Things have been rather hectic the past few weeks.
Everything goes into a sort of whirlwind when someone dies: you literally have to take care of all the arrangements and paperwork in, like, a week. Lots of family and friends will come to visit, which is great when you need someone, but also not great because there’s always someone there. There’s so much noise and emotion coming at you all at once, from all the people around you and from within yourself, and it’s been hard to find any kind of solace, a place to put the brain-puzzle back together.
I was off work for a few days on bereavement leave. My bosses were really understanding, although the timing of it all was cosmically awful – my boss was going on vacation the week after, so everyone is trying to help everyone else out and take care of the little things, but it seems like no one is really on top of things. Meetings were cancelled, things were put “on hold.” Too bad that no one else in the building knew why I was out, or that I was even gone to begin with, because very few people knew what had happened. That was the worst, having to tell everyone over and over again and trying not to lose it. Someone even asked me how my vacation was. Whoops.
Since I took a break from functioning as a human for so long, I needed to ease back into everything, so I hit the treadmill at work. When I started running a year or so ago, I started on the treadmill at 4 MPH. I think I ran for three whole minutes my first day. Every day, I added thirty seconds. It doesn’t seem like much, but it made a big difference, so I went back to that tried and true method. I aimed for five minutes. 4 MPH is also slightly faster than normal for me, so I was looking forward to pushing myself a little. I was running with music the first day and tried to match my pace to the music, which was closer to 4.6 MPH – kind of a lot faster than I was used to, but I kept it up until the song was over and then dropped back down to 4 MPH. Day two: five minutes, thirty seconds. Day three: six minutes. Totally not easy without any scenery or music or TV for distraction.
That was the end of last week: over the weekend we went to the wedding of one of Gary’s best friends – Gary was in the wedding party, and boy, does he clean up nice! Everything was beautiful, the food was wonderful, the people we met were awesome, and I danced my butt off. I didn’t get a chance to run again until last night.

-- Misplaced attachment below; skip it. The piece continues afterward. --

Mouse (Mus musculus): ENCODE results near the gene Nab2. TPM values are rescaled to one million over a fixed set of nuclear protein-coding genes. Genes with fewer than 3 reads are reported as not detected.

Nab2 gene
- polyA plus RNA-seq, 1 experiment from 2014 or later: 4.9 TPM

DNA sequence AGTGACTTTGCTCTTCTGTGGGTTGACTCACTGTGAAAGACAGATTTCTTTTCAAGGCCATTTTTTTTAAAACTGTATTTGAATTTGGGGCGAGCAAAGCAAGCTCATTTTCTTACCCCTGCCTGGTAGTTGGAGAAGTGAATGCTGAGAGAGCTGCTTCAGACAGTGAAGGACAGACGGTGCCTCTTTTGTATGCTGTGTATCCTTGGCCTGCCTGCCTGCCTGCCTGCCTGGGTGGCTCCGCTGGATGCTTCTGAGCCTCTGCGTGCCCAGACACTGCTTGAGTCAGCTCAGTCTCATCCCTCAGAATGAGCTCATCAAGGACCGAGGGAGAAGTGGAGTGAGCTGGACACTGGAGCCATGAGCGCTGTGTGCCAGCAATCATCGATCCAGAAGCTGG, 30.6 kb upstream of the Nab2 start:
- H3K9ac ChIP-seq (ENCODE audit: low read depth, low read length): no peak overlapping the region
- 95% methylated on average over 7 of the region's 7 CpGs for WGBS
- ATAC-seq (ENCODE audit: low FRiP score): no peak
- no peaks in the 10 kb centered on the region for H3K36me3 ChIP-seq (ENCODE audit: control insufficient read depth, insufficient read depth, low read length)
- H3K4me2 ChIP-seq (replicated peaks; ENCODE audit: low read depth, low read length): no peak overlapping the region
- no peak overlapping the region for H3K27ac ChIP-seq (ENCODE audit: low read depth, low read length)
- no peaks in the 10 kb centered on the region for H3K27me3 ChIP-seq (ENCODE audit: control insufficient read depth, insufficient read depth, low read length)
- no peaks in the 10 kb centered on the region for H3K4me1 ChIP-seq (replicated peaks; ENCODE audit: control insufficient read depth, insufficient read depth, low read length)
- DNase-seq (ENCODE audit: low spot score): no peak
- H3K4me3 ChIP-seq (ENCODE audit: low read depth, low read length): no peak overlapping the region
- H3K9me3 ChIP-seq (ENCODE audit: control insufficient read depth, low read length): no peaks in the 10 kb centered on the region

We’ve been helping Gary’s mom clean out the garage – it’s so packed with stuff that you can barely walk around, and you certainly can’t find anything useful. Some of it was projects Gary’s dad had started many years ago, some of it is junk that he scavenged that he was going to use in some project or another (moulding, tiles, random pieces of wood, zillions of zip-ties, and rope), and the rest of it is all tools – lots of tools. A thousand sockets. Two buckets full of nails. Six chainsaws. Seventy five pairs of pliers. At least a hundred screwdrivers. He bought things in multiples “just in case.” She is going to have the garage sale to end all garage sales.
I got home from another night of cleaning last night around 8:30 PM and I wanted to go running – lately I’ve been taking up a lot of time feeling sad and dwelling on stuff that’s not going to change, so I decided it’s time to make time to be happy and do things to feed my soul. I figured it was time for some speed intervals. Since it was late at night, I would run around the quad at the apartment complex, which is grassy and sidewalky and surrounded by apartment buildings and there aren’t any roads or parking areas. I figured, it’s decently lit, and there’s only a slight chance I’ll get hit by a car. I’ve only seen a car drive in there once. Seriously – drove right across the grass, through the buildings, and bounced off the curb into a parking spot.
The only gear I brought was my cell phone – I used the mapmyrun app to… well… map my run. A female voice told me to start running when I hit GO, and I griped for a second because I hate voices in apps that talk to me or tell me my distance. I’ll keep that to myself, thanks. I alternated running briskly, jogging, and walking. The sidewalk is sort of a large rectangle, with a big circle in the middle and a big oval on the end. I jogged the circle, walked the straightaway, ran the oval. Suddenly I found myself at a half mile somewhere between 6:30 and 7 minutes… which is really, really fast for me. I did some quick running math in my head and realized I could run my fastest mile ever, so I kept pushing. The voice in the app spoke up at 13:19 to tell me I had run a mile. HOLY CRAP. HOLY CRAP, GUYS. I ran a mile in thirteen minutes.